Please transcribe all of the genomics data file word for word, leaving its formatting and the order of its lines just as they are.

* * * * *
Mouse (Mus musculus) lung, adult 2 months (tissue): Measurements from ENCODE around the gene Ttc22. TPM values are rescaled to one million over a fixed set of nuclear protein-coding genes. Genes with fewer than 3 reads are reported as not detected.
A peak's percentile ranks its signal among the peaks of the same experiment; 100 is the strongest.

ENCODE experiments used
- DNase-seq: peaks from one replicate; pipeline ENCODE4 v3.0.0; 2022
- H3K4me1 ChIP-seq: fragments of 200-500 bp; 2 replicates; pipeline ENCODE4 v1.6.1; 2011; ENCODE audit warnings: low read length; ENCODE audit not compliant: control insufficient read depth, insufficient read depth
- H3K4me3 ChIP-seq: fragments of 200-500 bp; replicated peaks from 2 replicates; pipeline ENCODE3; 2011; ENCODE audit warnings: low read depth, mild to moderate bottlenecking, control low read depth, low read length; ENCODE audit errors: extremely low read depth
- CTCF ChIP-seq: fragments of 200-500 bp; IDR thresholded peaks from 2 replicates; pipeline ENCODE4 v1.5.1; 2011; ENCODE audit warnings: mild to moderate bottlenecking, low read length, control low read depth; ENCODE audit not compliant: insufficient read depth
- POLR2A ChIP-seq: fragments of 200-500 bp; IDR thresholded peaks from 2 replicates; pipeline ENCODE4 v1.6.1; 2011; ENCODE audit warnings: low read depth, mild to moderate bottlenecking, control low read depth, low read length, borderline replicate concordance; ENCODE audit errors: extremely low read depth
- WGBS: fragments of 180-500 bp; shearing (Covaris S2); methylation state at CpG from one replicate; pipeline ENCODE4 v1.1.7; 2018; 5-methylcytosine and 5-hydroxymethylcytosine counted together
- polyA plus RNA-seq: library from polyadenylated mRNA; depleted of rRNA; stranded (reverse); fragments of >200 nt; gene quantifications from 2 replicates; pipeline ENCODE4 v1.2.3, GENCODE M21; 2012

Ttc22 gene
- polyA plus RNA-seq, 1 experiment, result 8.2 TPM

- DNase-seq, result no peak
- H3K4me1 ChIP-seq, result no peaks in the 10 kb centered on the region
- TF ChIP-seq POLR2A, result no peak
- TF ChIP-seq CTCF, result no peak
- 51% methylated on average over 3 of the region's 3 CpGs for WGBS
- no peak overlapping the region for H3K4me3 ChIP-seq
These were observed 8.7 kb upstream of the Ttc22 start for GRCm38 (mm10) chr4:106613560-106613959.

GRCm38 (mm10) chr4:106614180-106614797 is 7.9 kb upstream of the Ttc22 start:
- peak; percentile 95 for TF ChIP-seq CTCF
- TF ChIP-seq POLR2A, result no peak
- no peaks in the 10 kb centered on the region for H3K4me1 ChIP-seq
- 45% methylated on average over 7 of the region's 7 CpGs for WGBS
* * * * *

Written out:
Mouse (Mus musculus) lung, adult 2 months (tissue): Measurements from ENCODE around the gene Ttc22. TPM values are rescaled to one million over a fixed set of nuclear protein-coding genes. Genes with fewer than 3 reads are reported as not detected.
A peak's percentile ranks its signal among the peaks of the same experiment; 100 is the strongest.

ENCODE experiments used
- DNase-seq: peaks from one replicate; pipeline ENCODE4 v3.0.0; 2022
- H3K4me1 ChIP-seq: fragments of 200-500 bp; 2 replicates; pipeline ENCODE4 v1.6.1; 2011; ENCODE audit warnings: low read length; ENCODE audit not compliant: control insufficient read depth, insufficient read depth
- H3K4me3 ChIP-seq: fragments of 200-500 bp; replicated peaks from 2 replicates; pipeline ENCODE3; 2011; ENCODE audit warnings: low read depth, mild to moderate bottlenecking, control low read depth, low read length; ENCODE audit errors: extremely low read depth
- CTCF ChIP-seq: fragments of 200-500 bp; IDR thresholded peaks from 2 replicates; pipeline ENCODE4 v1.5.1; 2011; ENCODE audit warnings: mild to moderate bottlenecking, low read length, control low read depth; ENCODE audit not compliant: insufficient read depth
- POLR2A ChIP-seq: fragments of 200-500 bp; IDR thresholded peaks from 2 replicates; pipeline ENCODE4 v1.6.1; 2011; ENCODE audit warnings: low read depth, mild to moderate bottlenecking, control low read depth, low read length, borderline replicate concordance; ENCODE audit errors: extremely low read depth
- WGBS: fragments of 180-500 bp; shearing (Covaris S2); methylation state at CpG from one replicate; pipeline ENCODE4 v1.1.7; 2018; 5-methylcytosine and 5-hydroxymethylcytosine counted together
- polyA plus RNA-seq: library from polyadenylated mRNA; depleted of rRNA; stranded (reverse); fragments of >200 nt; gene quantifications from 2 replicates; pipeline ENCODE4 v1.2.3, GENCODE M21; 2012

Ttc22 gene
- polyA plus RNA-seq, 1 experiment, result 8.2 TPM

- DNase-seq, result no peak
- H3K4me1 ChIP-seq, result no peaks in the 10 kb centered on the region
- TF ChIP-seq POLR2A, result no peak
- TF ChIP-seq CTCF, result no peak
- 51% methylated on average over 3 of the region's 3 CpGs for WGBS
- no peak overlapping the region for H3K4me3 ChIP-seq
These were observed 8.7 kb upstream of the Ttc22 start for GRCm38 (mm10) chr4:106613560-106613959.

GRCm38 (mm10) chr4:106614180-106614797 is 7.9 kb upstream of the Ttc22 start:
- peak; percentile 95 for TF ChIP-seq CTCF
- TF ChIP-seq POLR2A, result no peak
- no peaks in the 10 kb centered on the region for H3K4me1 ChIP-seq
- 45% methylated on average over 7 of the region's 7 CpGs for WGBS